Now, we're certainly not insinuating that Shawn wasn't good in the role of the hero, HBK was just simply better in the role as the villain - for reasons we'll go over shortly. But that also doesn't mean that Bret was simply the better babyface by default; far from it, in fact. While many wrestlers certainly enjoyed playing the role of a hero, Bret took pride in it.
Outside of the ring, Bret always spoke about how he felt it was important to portray a character that people could look up to. He had a certain set of ideals that he wanted the "Hitman" character to live by (which is ironic considering his nickname essentially means "killer for hire"). All of these reasons contributed to the fact that his heel turn in 1996-97 was so interesting to watch. He didn't change his ideals much- the fans changed theirs.
You either die a hero, or you live long enough to see yourself become the villain, right? Or long enough to get kicked in the head by Goldberg. One or the other.
13 Team HBK: Shawn was the better heel
Shawn's charisma and talent certainly caused fans to gravitate his way. Let's take a look at the early days of Shawn's WWE career for a moment. He broke in with Marty Jannetty as The Rockers in 1987 (and then again in 1988 after getting fired. See?! Natural heel tendencies from the start!). He didn't really start making headway into a successful career until he went solo - which he did by turning on his partner and literally throwing him out a window.
Even as a babyface, he's been sneaky and manipulative. Consider his match with Batista at the 2008 Backlash PPV, where he used a fake knee injury to get the win (a move that would set in motion Chris Jericho's own amazing heel run that year). He was even able to switch from face to heel and back on a dime, like he did during his 2005 feud with Hulk Hogan.
12 Team Bret: Hart had the more effective finishing move
If you're gonna be a big shot in the world of wrestling, you've got to get yourself an effective finishing move. A move that is immediately identified with you, and tells the crowd "this match is over"! For Bret Hart, it's the Sharpshooter, one of the most recognizable submission maneuvers in the world. Whenever you see another wrestler perform the move, it's in one way or another in tribute to Bret Hart. Yes, we suppose it could be in tribute to Sting, too, or... you know what? Shut up.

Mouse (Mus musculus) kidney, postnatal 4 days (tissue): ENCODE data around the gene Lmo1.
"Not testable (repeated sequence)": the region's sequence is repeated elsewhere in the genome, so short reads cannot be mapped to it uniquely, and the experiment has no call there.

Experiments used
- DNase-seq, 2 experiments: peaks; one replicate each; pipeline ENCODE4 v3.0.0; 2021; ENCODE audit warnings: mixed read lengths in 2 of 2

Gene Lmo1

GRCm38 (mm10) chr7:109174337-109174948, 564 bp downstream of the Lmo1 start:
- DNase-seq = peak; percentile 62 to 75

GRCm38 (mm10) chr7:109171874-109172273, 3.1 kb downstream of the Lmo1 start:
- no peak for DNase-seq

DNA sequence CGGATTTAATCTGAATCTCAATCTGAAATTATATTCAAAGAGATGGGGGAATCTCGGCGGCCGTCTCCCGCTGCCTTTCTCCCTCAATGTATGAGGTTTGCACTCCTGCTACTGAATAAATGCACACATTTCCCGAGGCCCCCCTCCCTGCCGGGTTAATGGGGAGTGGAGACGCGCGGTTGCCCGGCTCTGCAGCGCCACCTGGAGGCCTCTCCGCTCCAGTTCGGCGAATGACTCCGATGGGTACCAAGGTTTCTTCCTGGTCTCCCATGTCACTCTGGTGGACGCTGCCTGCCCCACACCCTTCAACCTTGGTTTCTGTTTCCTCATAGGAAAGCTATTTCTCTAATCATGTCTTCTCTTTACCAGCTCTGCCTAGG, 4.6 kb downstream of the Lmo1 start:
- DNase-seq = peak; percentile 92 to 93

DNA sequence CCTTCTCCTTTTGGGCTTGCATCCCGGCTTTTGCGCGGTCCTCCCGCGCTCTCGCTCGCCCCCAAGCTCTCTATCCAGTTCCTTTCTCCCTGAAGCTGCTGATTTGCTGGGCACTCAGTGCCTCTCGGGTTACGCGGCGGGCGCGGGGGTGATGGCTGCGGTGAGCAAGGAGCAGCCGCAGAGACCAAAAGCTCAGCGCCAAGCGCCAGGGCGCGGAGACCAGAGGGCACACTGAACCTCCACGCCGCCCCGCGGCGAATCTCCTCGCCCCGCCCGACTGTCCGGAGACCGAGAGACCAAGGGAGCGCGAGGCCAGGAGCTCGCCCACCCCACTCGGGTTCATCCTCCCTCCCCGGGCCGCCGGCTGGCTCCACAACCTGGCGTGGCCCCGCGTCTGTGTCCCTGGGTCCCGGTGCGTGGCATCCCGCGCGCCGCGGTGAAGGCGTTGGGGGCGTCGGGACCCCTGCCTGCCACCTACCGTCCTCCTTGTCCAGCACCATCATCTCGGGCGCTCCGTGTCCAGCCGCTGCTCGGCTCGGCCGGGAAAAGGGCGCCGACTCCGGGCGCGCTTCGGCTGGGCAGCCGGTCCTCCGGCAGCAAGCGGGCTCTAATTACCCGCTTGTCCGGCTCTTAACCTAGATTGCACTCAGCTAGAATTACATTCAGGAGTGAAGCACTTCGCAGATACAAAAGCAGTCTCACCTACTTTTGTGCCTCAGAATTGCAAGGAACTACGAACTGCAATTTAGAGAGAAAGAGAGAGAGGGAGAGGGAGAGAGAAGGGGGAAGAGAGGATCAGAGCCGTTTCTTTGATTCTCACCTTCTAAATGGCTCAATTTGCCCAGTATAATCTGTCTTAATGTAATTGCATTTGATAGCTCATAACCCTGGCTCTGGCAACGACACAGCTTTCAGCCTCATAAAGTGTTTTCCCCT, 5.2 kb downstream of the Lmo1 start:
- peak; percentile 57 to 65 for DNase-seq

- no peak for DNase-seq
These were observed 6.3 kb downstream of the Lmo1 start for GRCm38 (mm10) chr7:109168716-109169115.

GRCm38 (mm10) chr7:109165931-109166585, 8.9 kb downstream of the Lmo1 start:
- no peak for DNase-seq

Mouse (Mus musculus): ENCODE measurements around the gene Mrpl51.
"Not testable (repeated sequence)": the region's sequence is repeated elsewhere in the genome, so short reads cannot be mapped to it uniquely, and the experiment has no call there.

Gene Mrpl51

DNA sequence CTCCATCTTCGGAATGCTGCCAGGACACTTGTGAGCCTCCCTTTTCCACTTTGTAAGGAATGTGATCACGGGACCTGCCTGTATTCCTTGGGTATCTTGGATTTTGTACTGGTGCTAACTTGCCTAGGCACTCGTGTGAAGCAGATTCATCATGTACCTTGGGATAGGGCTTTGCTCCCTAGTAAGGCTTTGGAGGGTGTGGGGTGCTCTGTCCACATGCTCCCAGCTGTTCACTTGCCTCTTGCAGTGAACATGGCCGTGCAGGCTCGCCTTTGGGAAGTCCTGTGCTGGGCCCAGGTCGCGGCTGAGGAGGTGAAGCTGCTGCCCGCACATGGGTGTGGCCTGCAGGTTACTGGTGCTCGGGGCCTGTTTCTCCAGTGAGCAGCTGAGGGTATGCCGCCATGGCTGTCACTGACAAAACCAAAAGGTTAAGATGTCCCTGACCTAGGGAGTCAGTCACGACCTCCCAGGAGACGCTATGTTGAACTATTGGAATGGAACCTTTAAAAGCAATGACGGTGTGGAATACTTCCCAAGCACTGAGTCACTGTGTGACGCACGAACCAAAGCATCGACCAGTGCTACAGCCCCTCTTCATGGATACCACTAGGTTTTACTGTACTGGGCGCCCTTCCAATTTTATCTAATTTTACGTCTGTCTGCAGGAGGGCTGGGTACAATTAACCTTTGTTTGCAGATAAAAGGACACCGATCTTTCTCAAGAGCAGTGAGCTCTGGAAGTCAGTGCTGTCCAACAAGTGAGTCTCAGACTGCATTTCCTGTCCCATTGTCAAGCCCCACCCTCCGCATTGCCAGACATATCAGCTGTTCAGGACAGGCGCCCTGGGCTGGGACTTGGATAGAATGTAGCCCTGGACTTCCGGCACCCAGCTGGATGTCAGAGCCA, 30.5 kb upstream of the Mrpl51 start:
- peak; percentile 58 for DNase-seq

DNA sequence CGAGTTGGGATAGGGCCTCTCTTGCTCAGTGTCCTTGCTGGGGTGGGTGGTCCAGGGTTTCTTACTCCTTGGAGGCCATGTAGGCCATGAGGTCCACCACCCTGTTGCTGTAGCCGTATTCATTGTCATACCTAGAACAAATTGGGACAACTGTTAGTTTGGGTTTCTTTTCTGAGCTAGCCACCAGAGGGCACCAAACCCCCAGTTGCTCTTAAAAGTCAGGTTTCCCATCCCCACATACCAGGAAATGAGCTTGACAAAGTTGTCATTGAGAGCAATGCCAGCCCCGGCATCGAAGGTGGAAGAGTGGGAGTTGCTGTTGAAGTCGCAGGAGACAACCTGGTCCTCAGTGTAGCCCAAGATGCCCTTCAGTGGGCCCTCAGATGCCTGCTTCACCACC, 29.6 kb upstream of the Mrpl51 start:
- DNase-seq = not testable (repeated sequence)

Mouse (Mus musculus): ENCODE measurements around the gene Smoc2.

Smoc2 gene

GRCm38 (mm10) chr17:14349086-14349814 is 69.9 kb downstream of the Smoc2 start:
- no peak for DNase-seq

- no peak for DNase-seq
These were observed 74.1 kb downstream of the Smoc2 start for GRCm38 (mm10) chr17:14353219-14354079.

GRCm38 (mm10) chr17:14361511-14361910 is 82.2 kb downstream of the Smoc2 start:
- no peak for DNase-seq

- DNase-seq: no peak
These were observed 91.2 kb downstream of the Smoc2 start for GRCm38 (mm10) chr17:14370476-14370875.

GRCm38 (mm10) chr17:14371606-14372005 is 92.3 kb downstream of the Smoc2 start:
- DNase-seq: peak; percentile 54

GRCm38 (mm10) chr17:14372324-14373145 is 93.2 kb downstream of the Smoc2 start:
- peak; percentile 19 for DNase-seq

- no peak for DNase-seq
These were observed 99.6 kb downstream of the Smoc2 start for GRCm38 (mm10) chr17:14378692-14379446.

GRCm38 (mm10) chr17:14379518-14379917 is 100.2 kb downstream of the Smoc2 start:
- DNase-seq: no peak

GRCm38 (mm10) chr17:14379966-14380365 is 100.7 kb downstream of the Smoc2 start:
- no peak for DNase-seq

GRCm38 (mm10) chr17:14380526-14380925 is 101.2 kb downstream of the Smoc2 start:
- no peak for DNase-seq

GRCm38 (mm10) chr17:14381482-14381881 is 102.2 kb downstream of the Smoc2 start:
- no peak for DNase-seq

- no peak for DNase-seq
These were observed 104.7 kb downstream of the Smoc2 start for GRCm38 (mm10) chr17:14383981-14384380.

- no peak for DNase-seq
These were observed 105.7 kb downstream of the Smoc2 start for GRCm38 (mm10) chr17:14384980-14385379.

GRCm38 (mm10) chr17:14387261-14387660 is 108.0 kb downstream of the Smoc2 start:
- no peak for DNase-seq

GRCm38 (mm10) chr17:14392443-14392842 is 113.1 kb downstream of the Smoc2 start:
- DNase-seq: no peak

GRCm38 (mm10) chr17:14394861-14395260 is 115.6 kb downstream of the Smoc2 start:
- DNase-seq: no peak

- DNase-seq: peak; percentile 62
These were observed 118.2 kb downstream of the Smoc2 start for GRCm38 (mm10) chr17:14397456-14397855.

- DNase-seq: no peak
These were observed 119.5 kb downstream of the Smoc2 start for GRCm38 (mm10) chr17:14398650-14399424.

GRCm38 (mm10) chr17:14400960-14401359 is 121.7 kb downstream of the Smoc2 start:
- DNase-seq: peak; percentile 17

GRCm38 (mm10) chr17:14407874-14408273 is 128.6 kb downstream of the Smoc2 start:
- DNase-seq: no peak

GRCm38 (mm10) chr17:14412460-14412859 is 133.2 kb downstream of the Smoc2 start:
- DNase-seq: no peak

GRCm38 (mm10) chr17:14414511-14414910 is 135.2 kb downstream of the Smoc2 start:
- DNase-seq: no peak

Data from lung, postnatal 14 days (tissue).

On top of being so distinctive, it was incredibly effective. Rarely did you see anyone reverse the Sharpshooter once Hart slapped it on. His opponents would either eventually find a way to grab the ropes for a break, or they would submit (or, in the case of Steve Austin, simply pass out). There, was no kicking out at the last second, unlike that move Shawn Michaels used to use.
Speaking of which...
11 Team HBK: Michaels had the more exciting finishing move
Pretty much every pro wrestler and their mother (assuming their mothers are also pro wrestlers... or kicking enthusiasts) use the Superkick in one form or another. Dolph Ziggler, Rusev, the Young Bucks... if a guy knows how to kick, he probably uses a Superkick. Which makes the fact that Shawn Michaels was able to not only use it as his finisher, but make it so believable an amazing feat.
Michaels could pull SCM "outta nowhere" if he needed it for a quick, stunning finish (or a dramatic near fall) or HBK could "tune up the band" and draw out the tension . I don't have the stats, but if I did, I'm fairly sure that the number of matches won with the Sharpshooter probably outnumber those finished my the Superkick, but, hot diggity damn, was Sweet Chin Music more fun to watch.